While conducting a penetration test for a customer, I encountered an unused developer forum using JForum version 2.1.8 and started looking for vulnerabilities within the application.
When creating a new user within the application, the browser sends a GET request to the server to check if a username is taken. This process is done as soon as the user exits the username field, not when the form is submitted.
For example, to see if a user with the name “admin” exists, the browser will send a GET request that looks like this:
For a username that already exists in the forum, the server’s response is:
HTTP/1.1 200 OK [SNIPPED] Set-Cookie: jforum-secure-sso=""; Path=/ Connection: close </a>"> <div id="lightbox"><a title="Close" class="top-close" href="#"></a><div class="MainContent">The name admin is already in use, please choose something else</div></div>http://www.w3.org/TR/xhtml1/DTD/xhtml1-strict.dtd
For a user that doesn’t already exist, like “Section8”:
The response doesn’t contain any failure information:
HTTP/1.1 200 OK [SNIPPED] Set-Cookie: jforum-secure-sso=""; Path=/ Connection: close </a>"> <div id="lightbox"><a title="Close" class="top-close" href="#"></a><div class="MainContent">0</div></div>http://www.w3.org/TR/xhtml1/DTD/xhtml1-strict.dtd
The requests also contain a session ID and a string of numbers that appears to be a timestamp. I removed both of those and didn’t receive any errors, so I proceeded to the next step of an attack.
A remote, unauthenticated attacker can automate sending many requests to find usernames that already exist. I used Burp Suite Pro Intruder to launch a similar attack to enumerate usernames on the forum within the customer environment.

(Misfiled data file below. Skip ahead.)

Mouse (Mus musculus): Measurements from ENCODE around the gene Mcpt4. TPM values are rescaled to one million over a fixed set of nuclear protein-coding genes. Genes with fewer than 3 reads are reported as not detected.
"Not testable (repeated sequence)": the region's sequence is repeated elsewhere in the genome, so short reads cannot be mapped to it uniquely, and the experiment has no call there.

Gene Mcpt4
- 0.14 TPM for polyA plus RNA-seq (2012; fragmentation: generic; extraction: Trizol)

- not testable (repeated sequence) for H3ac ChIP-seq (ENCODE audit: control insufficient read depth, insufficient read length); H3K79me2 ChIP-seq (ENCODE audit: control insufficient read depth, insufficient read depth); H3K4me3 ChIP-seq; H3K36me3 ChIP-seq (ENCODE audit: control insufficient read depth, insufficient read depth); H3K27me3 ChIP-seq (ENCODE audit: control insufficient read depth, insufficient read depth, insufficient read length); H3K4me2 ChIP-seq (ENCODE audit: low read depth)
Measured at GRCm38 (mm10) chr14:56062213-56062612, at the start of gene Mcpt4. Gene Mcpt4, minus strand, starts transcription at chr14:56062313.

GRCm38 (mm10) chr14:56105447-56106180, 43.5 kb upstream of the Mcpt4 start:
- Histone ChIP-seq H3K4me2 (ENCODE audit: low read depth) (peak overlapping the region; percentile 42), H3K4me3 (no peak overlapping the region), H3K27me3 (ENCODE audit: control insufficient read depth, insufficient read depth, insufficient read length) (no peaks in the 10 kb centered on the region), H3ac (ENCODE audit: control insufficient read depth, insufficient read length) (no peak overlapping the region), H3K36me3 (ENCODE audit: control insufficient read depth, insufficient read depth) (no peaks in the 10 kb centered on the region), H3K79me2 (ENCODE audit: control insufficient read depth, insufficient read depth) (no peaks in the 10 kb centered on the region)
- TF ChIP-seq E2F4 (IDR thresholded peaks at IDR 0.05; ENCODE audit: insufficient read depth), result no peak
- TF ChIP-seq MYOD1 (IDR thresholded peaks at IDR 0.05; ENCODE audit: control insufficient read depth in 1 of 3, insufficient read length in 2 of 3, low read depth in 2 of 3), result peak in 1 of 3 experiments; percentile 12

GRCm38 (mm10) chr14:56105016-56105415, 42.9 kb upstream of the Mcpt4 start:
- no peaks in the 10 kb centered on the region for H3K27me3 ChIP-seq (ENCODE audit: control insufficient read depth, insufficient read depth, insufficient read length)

If we sort the responses by length, we can find usernames that already exist in the forum. We sort by length because the responses saying a username is already taken is noticeably longer than a response for a unique username.
The next step of an attack would be to see if the existing usernames have been reused from other sites which have password lists available. Since this developer forum wasn’t in use, the only accounts that existed were the admin accounts and a test account I had created.
JForum is a forum application that is no longer being maintained by the developer. The source code was uploaded to GitHub and the developer stated that he will not apply fixes or develop new features. Since the repository was no longer being updated and the application is over 10 years old, I decided to forego the standard 90-day release embargo for this CVE.
2018-12-17 – Vulnerability Discovered
2019-02-05 – Vendor Disclosure
2019-02-06 – CVE Created